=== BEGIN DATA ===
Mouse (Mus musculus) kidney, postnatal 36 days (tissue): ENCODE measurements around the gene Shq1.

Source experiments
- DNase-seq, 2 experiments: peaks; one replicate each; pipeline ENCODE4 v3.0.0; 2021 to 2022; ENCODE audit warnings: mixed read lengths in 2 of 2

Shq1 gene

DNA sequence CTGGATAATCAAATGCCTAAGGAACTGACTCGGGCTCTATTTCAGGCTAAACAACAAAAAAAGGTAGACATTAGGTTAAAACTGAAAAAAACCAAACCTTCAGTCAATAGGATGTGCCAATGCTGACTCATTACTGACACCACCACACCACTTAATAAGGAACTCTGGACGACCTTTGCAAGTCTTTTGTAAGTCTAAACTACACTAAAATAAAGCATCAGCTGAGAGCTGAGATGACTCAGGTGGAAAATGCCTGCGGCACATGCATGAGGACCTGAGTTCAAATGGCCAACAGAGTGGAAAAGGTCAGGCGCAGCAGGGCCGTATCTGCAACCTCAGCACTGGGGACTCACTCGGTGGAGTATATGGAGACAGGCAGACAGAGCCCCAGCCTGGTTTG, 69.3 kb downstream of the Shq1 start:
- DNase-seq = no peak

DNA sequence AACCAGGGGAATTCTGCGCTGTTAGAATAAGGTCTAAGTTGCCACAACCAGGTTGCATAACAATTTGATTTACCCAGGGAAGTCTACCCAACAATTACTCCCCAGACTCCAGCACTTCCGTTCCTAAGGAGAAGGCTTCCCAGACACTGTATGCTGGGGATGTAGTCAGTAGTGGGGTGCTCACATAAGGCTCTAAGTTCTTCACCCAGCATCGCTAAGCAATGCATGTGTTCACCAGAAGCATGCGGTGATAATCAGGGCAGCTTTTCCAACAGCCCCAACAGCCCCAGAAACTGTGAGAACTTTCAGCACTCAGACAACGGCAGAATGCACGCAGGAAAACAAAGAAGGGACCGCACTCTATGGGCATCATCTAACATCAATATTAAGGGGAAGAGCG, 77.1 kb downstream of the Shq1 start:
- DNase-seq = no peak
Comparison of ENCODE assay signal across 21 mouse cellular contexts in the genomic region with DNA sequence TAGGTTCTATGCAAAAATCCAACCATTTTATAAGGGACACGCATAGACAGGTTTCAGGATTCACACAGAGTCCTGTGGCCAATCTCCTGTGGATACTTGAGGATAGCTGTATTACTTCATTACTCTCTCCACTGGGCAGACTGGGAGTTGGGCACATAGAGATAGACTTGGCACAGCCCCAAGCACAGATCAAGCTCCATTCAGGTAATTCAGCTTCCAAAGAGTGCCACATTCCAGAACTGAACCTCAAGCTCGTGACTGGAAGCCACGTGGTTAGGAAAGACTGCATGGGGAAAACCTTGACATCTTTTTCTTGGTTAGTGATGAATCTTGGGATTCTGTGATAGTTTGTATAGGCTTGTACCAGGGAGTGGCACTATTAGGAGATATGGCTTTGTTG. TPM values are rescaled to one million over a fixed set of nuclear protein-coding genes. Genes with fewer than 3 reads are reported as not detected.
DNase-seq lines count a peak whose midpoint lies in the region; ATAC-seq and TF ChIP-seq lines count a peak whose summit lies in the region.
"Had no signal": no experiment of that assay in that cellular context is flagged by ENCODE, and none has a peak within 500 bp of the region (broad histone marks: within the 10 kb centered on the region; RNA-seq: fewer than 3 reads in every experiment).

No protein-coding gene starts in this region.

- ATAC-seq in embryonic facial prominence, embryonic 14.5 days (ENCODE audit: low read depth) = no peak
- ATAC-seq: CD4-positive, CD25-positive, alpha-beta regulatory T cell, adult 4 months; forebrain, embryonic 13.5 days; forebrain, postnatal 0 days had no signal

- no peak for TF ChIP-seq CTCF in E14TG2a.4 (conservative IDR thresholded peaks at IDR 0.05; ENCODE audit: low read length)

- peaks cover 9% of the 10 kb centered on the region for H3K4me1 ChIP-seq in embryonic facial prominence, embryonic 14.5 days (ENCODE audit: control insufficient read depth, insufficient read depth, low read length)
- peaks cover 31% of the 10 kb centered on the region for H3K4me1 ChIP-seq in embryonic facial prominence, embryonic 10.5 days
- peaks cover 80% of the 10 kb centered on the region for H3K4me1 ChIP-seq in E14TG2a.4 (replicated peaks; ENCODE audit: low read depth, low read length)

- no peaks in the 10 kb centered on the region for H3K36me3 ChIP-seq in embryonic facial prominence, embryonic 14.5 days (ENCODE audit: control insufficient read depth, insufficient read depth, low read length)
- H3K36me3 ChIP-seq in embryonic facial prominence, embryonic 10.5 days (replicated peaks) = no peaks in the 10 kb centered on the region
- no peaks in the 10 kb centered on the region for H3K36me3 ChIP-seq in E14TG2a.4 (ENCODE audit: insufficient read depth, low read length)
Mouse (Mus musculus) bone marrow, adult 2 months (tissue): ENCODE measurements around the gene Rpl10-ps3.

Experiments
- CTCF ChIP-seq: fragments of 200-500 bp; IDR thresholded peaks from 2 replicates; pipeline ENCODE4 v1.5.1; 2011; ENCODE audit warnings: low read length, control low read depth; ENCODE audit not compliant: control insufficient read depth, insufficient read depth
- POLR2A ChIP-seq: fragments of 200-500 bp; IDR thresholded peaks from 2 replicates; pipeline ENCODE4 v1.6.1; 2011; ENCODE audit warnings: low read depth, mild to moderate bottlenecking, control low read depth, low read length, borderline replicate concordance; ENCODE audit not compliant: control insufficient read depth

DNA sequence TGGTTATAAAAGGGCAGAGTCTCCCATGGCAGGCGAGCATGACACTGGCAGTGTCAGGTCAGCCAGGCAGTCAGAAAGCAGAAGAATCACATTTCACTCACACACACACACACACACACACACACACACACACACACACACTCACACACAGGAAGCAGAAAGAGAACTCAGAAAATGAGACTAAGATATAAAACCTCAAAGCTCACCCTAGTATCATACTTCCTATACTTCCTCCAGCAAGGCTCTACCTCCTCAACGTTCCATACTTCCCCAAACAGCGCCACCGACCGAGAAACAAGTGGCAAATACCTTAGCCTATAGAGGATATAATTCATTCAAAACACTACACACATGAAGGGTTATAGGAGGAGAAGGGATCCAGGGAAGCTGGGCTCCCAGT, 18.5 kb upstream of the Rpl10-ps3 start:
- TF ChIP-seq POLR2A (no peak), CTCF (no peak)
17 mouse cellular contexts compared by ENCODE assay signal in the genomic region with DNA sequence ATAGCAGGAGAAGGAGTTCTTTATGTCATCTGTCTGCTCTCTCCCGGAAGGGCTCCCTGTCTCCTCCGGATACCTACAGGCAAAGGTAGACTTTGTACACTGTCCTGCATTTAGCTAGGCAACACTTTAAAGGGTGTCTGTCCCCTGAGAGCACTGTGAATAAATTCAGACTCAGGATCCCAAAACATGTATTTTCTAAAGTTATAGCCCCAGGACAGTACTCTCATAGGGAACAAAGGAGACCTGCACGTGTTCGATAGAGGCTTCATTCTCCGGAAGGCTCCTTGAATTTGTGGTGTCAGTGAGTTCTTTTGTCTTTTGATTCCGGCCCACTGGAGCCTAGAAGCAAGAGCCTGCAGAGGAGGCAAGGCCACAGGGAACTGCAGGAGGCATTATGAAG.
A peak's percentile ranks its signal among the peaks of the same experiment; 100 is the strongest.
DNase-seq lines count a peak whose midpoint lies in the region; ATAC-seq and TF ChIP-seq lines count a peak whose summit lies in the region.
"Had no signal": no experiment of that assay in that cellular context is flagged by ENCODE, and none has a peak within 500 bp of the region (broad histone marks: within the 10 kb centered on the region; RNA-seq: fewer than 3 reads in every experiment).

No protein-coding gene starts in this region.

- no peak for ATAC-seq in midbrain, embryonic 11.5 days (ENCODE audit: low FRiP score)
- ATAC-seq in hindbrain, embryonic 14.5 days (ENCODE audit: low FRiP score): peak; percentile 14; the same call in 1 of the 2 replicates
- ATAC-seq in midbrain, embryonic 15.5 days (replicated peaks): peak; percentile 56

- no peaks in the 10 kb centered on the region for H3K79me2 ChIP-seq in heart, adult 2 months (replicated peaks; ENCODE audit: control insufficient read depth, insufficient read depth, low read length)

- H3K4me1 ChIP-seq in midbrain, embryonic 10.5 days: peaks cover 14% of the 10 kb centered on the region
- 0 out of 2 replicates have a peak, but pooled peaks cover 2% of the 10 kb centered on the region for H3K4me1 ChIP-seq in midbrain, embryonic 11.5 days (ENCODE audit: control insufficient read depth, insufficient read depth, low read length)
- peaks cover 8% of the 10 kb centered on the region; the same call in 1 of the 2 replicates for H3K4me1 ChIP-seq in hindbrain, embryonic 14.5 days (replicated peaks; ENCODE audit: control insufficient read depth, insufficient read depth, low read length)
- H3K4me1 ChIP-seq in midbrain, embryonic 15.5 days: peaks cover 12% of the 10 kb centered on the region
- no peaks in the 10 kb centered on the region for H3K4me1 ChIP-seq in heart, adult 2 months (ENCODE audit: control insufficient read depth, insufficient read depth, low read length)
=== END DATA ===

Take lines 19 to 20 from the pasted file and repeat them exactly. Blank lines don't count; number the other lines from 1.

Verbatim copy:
- no peaks in the 10 kb centered on the region for H3K36me3 ChIP-seq in embryonic facial prominence, embryonic 14.5 days (ENCODE audit: control insufficient read depth, insufficient read depth, low read length)
- H3K36me3 ChIP-seq in embryonic facial prominence, embryonic 10.5 days (replicated peaks) = no peaks in the 10 kb centered on the region